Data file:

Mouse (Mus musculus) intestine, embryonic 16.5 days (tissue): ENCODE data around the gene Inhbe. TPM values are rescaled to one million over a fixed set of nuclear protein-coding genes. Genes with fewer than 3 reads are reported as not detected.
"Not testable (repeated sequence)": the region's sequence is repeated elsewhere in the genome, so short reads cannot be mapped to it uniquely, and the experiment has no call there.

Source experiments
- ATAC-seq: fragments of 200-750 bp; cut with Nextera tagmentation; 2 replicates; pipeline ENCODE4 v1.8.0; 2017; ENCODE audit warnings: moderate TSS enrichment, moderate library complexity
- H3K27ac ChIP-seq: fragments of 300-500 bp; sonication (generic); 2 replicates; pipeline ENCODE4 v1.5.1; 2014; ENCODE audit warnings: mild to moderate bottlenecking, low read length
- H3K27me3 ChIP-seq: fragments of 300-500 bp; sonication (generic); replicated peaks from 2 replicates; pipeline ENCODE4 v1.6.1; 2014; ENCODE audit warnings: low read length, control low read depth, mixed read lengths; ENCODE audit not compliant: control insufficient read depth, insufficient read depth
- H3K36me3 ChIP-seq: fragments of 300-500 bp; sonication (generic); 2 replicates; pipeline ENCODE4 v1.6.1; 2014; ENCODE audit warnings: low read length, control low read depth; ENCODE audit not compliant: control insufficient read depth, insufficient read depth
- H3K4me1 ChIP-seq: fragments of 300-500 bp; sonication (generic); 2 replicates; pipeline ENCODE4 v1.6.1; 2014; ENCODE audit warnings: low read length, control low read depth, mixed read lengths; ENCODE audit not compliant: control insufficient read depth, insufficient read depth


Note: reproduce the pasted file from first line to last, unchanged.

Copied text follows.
Mouse (Mus musculus) intestine, embryonic 16.5 days (tissue): ENCODE data around the gene Inhbe. TPM values are rescaled to one million over a fixed set of nuclear protein-coding genes. Genes with fewer than 3 reads are reported as not detected.
"Not testable (repeated sequence)": the region's sequence is repeated elsewhere in the genome, so short reads cannot be mapped to it uniquely, and the experiment has no call there.

Source experiments
- ATAC-seq: fragments of 200-750 bp; cut with Nextera tagmentation; 2 replicates; pipeline ENCODE4 v1.8.0; 2017; ENCODE audit warnings: moderate TSS enrichment, moderate library complexity
- H3K27ac ChIP-seq: fragments of 300-500 bp; sonication (generic); 2 replicates; pipeline ENCODE4 v1.5.1; 2014; ENCODE audit warnings: mild to moderate bottlenecking, low read length
- H3K27me3 ChIP-seq: fragments of 300-500 bp; sonication (generic); replicated peaks from 2 replicates; pipeline ENCODE4 v1.6.1; 2014; ENCODE audit warnings: low read length, control low read depth, mixed read lengths; ENCODE audit not compliant: control insufficient read depth, insufficient read depth
- H3K36me3 ChIP-seq: fragments of 300-500 bp; sonication (generic); 2 replicates; pipeline ENCODE4 v1.6.1; 2014; ENCODE audit warnings: low read length, control low read depth; ENCODE audit not compliant: control insufficient read depth, insufficient read depth
- H3K4me1 ChIP-seq: fragments of 300-500 bp; sonication (generic); 2 replicates; pipeline ENCODE4 v1.6.1; 2014; ENCODE audit warnings: low read length, control low read depth, mixed read lengths; ENCODE audit not compliant: control insufficient read depth, insufficient read depth